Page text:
Sweet potatoes come from the same family as Morning Glory and the genus Ipomoea. There are a number of different varieties, including orange, purple and white. The orange one is called Beauregard and is probably the most popular.
Sweet potatoes are low in fat and are virtually cholesterol and sodium free. They are an excellent source of vitamin A, protein and fibre and also contain good amounts of vitamin C, E and B6, folic acid, potassium, calcium, magnesium, iron, copper, thiamine, riboflavin, niacin and beta carotene. In fact, they could be called a super food.
You can use a sweet potato from the green grocers, but to be sure of certified disease free roots you need to buy from a reputable supplier. Goodman’s Seeds sell Beauregard Sweet Potato tubers at Bunning’s for about $8. The Diggers Club also sells purple and white varieties at various times. Garden Express in Monbulk will also post the tubers out.
Sweet potatoes prefer a sandy soil with a Ph of 5 – 6.5. They require a rich organic content in the soil. For those people who have clay soil, it may be necessary to grow the potatoes in raised beds.
When you have your seed potato, you need to plant it in a 30cm pot filled with good soil or potting mix. Plant it with 3cm of soil covering it and water. Keep out of the frosts.
After 4-6 weeks small shoots will develop. When these are 30cm long, cut them 3cm from the top of the soil. Cut the bottom 3 leaves off. Dig a trench 30cm deep in your prepared garden bed and plant the shoots 30cm apart. Cover with soil. They prefer full sun. Keep weed free till the vines cover the ground. Regular watering is required. Fertilizing is not necessary as added nitrogen will only make the vines grow faster at the expense of tubers forming.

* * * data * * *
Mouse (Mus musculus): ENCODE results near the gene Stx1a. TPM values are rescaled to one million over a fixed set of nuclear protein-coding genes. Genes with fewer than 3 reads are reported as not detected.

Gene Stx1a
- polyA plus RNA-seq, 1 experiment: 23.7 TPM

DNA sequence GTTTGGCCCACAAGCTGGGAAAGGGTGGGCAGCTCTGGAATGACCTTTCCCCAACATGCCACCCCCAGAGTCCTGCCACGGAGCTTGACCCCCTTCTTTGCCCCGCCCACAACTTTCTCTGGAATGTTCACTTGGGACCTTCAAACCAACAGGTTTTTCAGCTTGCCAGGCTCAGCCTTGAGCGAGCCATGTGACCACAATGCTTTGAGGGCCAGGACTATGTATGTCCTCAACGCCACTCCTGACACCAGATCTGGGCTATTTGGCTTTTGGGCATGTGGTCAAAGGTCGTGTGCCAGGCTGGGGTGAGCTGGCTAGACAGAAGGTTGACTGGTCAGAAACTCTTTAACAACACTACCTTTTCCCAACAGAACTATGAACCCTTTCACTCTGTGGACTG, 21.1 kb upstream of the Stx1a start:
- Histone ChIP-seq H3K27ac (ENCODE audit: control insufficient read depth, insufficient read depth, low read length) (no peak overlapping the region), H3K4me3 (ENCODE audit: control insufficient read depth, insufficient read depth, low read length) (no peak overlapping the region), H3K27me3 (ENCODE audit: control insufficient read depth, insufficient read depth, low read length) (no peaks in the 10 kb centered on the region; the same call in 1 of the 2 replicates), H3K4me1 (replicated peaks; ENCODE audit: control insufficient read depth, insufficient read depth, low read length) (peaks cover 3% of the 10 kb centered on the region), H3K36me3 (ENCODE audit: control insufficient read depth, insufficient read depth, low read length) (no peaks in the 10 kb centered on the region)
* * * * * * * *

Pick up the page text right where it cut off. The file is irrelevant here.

Many plantings of shoots will be possible from the one seed potato. Shoots may be planted up to early January. Where each leaf is cut off the shoot, a potato will grow, giving a good crop. I have harvested between 55 and 75 kg for the past 3 years.
It takes 4-5 months to grow good size tubers. From 3 months, start checking that the soil is covering all the sweet potatoes. If they are exposed to light, they turn green like potatoes. Mound the soil up around them. Do not water for 3-4 weeks before harvest.
It is possible to bandicoot a couple of potatoes before you harvest the whole crop. Scratch around the roots area to find large tubers and gently pull them off the vine. In this way you will extend your harvest by up to a month.
When the vines go yellow it is time to gently dig the potatoes with a fork. Leave the potatoes in the sun for several hours or keep in a warm room for a few days. Brush clean, then store in a cool, dark place. Use any damaged tubers first as they will not keep. Large potatoes will keep for up to 6 months.
PESTS OR DISEASES
Curl grubs can eat into the flesh. Root-knot nematodes and fusarium wilt can also be a problem if crops are not rotated. Irregular watering can cause splitting in the sweet potatoes.
There are so many ways to cook sweet potatoes – frittatas, soups, pies, vegetable patties, damper and scones. You are only limited by your imagination. If there is too much to use, then cook and freeze for use later.
Obtained from Urban Harvest